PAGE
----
Crystal’s Corner: Am I Sexist?

Wednesday, November 20th, 2013

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Crystal's Corner: Am I Sexist? | oprainfall

WARNING: I am a girl. If this offends you, stop reading now. I am guessing most, if not all of you, are still here. I think that our audience are enlightened, intelligent people who realize that men and woman are both capable of intelligent thoughts. At times, we are capable of not so intelligent thoughts as well and I suspect this article will be full of both.

With the recent release of games like Dragons Crown, Valhalla Knights 3 and many more, I have found myself wondering… am I sexist? While I can certainly empathize with the many people bitching about the over-sexualization of female characters in certain video games, I am not one of the ones complaining. In my humble opinion, the guys are just as sexualized and not every woman who shows off some cleavage is being abused or taken advantage of! I show off my cleavage from time to time and I don’t think that makes me appear weak, used or any other horrible thing we think of when we see women being displayed as sex objects. I think it means I want to show off the girls and I have no reason other than vanity!

Dragon's Crown - Sorceress Palette | Crystal's Corner: Am I Sexist?

My question(s) to my fellow girls is this: Do you play games where women are “objectified”? Why or why not? – No judgment on my part either way! I am generally curious for the reasons behind your answers.

I do, and I won’t act like I don’t. I won’t act ashamed of myself and I won’t stand here and say that I will stop this behavior. Now, before anyone starts throwing stones at me and telling me how terrible I am, let me give you a bit of history. Those that know me, know that I don’t tolerate sexism. I am and always have been an advocate of/for women. If you follow my Twitter you have seen me say how great certain companies are (oprainfall for one) for their total lack of sexism. I promote people/companies who have a nice balance and value opinions regardless of which sex you happened to have been born as.

Wonder Woman | Crystal's Corner: Am I Sexist?

I am a co-creator of our Building Character series and I try to focus on girl characters when I write an article for that series. I enjoy strong women characters and I think there should be more of them. I encourage the girls in my life to achieve everything they want to, whether that means becoming the first woman President or being a stay at home mom. I am all about girl power! Girls are great, m’kay!?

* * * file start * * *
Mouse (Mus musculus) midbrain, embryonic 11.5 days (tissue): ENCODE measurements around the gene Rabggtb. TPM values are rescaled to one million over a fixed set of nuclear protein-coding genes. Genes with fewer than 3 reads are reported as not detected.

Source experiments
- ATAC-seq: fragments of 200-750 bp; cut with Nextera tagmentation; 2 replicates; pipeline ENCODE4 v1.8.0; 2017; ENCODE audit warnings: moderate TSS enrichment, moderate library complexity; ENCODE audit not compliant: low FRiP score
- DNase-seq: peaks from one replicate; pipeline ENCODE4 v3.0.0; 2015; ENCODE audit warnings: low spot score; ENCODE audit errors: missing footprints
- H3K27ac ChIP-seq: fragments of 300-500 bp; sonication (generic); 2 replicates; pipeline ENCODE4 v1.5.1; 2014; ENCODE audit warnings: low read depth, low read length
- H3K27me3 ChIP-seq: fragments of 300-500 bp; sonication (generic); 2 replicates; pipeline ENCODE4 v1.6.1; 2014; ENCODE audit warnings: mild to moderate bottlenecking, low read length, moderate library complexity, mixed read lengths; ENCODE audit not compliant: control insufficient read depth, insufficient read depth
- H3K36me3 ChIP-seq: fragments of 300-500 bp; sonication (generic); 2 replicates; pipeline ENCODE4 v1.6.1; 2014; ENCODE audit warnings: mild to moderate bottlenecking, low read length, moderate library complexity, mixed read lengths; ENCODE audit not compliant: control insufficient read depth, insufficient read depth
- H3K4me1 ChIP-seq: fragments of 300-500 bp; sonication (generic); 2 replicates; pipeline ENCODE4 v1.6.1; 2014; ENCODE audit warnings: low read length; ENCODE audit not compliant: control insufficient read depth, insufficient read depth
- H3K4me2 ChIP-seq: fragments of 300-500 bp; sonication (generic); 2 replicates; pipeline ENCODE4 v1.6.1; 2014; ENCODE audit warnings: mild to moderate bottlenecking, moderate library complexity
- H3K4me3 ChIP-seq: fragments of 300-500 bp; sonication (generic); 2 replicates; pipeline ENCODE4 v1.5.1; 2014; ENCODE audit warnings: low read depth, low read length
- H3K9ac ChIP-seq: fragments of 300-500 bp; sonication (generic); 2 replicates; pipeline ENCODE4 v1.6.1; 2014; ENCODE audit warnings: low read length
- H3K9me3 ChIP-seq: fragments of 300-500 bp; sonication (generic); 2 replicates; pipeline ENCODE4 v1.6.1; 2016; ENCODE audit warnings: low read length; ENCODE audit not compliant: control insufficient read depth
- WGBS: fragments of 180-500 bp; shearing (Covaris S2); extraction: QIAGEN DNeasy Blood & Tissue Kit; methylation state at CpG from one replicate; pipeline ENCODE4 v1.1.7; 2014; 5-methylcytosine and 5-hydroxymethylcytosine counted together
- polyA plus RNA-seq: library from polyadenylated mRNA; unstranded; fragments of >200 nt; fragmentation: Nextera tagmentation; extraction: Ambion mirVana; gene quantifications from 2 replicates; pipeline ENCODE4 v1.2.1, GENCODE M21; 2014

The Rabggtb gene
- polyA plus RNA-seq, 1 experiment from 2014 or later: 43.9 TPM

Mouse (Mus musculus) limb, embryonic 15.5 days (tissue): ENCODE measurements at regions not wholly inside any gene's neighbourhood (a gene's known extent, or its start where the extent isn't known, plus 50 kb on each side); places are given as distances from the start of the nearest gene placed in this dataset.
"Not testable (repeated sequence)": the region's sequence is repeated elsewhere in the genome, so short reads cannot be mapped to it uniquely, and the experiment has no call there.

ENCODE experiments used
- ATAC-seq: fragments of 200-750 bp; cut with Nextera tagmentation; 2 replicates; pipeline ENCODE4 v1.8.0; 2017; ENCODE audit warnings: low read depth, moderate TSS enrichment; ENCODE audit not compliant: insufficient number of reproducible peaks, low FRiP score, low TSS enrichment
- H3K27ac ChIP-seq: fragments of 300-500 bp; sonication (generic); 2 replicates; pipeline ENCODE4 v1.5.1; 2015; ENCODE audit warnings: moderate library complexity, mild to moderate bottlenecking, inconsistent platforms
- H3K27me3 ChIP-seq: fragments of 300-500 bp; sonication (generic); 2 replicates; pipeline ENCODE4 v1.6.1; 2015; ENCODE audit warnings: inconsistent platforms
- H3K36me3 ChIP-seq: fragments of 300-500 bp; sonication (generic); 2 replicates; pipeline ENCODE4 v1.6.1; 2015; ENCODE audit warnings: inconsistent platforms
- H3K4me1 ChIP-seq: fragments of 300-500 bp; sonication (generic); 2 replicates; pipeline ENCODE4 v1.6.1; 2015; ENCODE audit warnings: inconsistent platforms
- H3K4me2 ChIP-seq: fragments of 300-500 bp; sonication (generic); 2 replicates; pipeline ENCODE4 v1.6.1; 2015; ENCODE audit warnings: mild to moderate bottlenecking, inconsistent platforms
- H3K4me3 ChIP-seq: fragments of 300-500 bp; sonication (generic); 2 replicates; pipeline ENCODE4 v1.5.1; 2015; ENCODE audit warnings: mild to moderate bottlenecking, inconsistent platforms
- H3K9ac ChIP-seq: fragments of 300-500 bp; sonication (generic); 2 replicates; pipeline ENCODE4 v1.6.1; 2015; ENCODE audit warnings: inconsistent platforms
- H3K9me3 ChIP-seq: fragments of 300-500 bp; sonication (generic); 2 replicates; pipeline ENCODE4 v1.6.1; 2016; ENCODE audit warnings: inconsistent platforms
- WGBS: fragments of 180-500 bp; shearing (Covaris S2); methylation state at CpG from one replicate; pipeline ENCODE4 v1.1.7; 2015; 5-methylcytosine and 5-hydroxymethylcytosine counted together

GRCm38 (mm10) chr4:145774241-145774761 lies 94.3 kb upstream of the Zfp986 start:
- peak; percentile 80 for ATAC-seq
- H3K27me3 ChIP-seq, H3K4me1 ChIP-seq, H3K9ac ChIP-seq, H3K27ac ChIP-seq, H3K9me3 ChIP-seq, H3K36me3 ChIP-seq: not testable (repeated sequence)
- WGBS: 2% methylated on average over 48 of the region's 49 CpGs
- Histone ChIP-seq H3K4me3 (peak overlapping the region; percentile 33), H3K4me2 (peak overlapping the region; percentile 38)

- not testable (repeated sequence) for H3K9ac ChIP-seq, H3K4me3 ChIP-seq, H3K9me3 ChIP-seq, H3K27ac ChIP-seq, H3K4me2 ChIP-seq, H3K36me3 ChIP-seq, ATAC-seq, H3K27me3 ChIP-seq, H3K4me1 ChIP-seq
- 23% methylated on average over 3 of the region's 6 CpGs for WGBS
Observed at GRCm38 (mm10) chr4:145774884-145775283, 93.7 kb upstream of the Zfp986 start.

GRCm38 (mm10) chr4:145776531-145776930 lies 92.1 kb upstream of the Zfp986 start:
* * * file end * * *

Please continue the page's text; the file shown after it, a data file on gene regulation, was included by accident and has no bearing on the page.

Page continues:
I do think we need more girls in positions of power. We need more positive women role models in video games and in real life. I just don’t think that every girl character who shows off her sexuality is in some way harming every woman. This is why I wont stop playing things like DOA.

Kasumi - Dead or Alive 5 | Crystal's Corner: Am I Sexist?

I would say that I’m sorry, but I’m not. Maybe it’s a contradiction that I like games like Dead or Alive. Maybe I am one of those evil women who accepts the status quo and gives us all a bad name. Or am I? I certainly don’t think I am! I think of myself as a semi-reasonable, able to see the bottom line type of person. I am able to see that men are objectified in video games, too. They are almost always buff and sensitive… but not too sensitive. They take care of everyone around them no matter what is going on. They do whatever it takes no matter what is asked of them. Obviously, this isn’t true of every male character. I am generalizing here.

Is any of that real? Having been married for forever (OK not forever but 13 years) and growing up with 3 brothers, I can tell you that those things are not always true. Don’t worry, I am not about to go off on a tirade about how horrible men are. I don’t think either sex has a monopoly on being good or bad! Men are no different than women in some ways. One such way is that we all falter. We all fall and we all freak the hell out from time to time. In video games though, the guys almost always rescue the damsel in distress and then they ride off on a white horse into the sunset. Why? Because it’s a video game and it’s supposed to be about entertainment. It is supposed to take you to a fantasy land where anything is possible.